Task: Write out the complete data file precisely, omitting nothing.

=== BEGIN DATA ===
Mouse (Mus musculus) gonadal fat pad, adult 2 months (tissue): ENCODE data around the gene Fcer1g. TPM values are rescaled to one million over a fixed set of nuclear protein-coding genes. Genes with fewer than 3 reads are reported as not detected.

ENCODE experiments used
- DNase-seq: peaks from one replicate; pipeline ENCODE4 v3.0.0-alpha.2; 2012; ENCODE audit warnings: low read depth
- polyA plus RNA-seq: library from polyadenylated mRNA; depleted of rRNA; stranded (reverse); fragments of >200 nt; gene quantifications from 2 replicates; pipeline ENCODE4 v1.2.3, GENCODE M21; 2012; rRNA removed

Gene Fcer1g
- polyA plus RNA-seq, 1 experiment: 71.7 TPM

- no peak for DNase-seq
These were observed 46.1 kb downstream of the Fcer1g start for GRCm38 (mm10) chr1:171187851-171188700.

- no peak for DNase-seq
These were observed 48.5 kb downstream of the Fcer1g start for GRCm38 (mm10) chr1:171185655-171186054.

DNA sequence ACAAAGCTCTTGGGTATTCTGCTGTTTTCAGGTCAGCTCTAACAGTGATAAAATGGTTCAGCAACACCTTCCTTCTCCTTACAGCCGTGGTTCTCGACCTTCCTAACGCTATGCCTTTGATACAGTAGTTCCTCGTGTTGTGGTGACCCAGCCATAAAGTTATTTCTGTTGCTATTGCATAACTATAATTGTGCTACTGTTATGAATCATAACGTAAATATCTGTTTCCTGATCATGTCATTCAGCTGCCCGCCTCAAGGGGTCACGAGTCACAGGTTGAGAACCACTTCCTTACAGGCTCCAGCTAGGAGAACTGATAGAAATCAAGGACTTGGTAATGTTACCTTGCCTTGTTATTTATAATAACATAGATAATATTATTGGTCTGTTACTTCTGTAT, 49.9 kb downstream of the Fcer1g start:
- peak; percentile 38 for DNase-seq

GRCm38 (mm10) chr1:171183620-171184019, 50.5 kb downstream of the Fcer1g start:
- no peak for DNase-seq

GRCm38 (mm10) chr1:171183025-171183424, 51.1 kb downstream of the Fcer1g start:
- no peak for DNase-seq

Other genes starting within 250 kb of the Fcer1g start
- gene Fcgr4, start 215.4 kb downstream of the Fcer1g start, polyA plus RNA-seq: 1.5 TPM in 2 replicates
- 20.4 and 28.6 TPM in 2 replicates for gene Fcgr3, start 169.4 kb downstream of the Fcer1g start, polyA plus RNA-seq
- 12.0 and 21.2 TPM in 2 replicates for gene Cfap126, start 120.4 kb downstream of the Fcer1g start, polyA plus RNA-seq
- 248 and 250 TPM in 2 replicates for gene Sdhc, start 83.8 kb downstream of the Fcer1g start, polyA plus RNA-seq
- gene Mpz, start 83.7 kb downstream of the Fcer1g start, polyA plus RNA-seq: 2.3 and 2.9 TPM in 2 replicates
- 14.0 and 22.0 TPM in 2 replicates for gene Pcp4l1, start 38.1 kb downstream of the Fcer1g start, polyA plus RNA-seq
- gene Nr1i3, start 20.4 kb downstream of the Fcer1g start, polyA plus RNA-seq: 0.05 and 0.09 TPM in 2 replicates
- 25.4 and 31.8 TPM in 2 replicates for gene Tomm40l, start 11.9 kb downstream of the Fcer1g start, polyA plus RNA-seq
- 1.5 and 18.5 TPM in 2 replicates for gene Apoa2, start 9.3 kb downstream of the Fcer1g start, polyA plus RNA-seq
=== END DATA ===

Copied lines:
Mouse (Mus musculus) gonadal fat pad, adult 2 months (tissue): ENCODE data around the gene Fcer1g. TPM values are rescaled to one million over a fixed set of nuclear protein-coding genes. Genes with fewer than 3 reads are reported as not detected.

ENCODE experiments used
- DNase-seq: peaks from one replicate; pipeline ENCODE4 v3.0.0-alpha.2; 2012; ENCODE audit warnings: low read depth
- polyA plus RNA-seq: library from polyadenylated mRNA; depleted of rRNA; stranded (reverse); fragments of >200 nt; gene quantifications from 2 replicates; pipeline ENCODE4 v1.2.3, GENCODE M21; 2012; rRNA removed

Gene Fcer1g
- polyA plus RNA-seq, 1 experiment: 71.7 TPM

- no peak for DNase-seq
These were observed 46.1 kb downstream of the Fcer1g start for GRCm38 (mm10) chr1:171187851-171188700.

- no peak for DNase-seq
These were observed 48.5 kb downstream of the Fcer1g start for GRCm38 (mm10) chr1:171185655-171186054.

DNA sequence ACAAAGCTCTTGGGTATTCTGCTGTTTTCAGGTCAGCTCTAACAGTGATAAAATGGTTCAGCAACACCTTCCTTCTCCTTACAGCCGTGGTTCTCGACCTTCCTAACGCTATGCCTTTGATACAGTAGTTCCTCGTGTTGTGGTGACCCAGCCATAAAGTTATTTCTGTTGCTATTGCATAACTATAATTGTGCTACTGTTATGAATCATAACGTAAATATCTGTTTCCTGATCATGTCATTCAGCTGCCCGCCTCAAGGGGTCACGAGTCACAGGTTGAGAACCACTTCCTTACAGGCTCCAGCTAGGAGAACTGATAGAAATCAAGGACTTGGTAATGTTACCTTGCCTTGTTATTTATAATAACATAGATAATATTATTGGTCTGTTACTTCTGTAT, 49.9 kb downstream of the Fcer1g start:
- peak; percentile 38 for DNase-seq

GRCm38 (mm10) chr1:171183620-171184019, 50.5 kb downstream of the Fcer1g start:
- no peak for DNase-seq

GRCm38 (mm10) chr1:171183025-171183424, 51.1 kb downstream of the Fcer1g start:
- no peak for DNase-seq

Other genes starting within 250 kb of the Fcer1g start
- gene Fcgr4, start 215.4 kb downstream of the Fcer1g start, polyA plus RNA-seq: 1.5 TPM in 2 replicates
- 20.4 and 28.6 TPM in 2 replicates for gene Fcgr3, start 169.4 kb downstream of the Fcer1g start, polyA plus RNA-seq
- 12.0 and 21.2 TPM in 2 replicates for gene Cfap126, start 120.4 kb downstream of the Fcer1g start, polyA plus RNA-seq
- 248 and 250 TPM in 2 replicates for gene Sdhc, start 83.8 kb downstream of the Fcer1g start, polyA plus RNA-seq
- gene Mpz, start 83.7 kb downstream of the Fcer1g start, polyA plus RNA-seq: 2.3 and 2.9 TPM in 2 replicates
- 14.0 and 22.0 TPM in 2 replicates for gene Pcp4l1, start 38.1 kb downstream of the Fcer1g start, polyA plus RNA-seq
- gene Nr1i3, start 20.4 kb downstream of the Fcer1g start, polyA plus RNA-seq: 0.05 and 0.09 TPM in 2 replicates
- 25.4 and 31.8 TPM in 2 replicates for gene Tomm40l, start 11.9 kb downstream of the Fcer1g start, polyA plus RNA-seq
- 1.5 and 18.5 TPM in 2 replicates for gene Apoa2, start 9.3 kb downstream of the Fcer1g start, polyA plus RNA-seq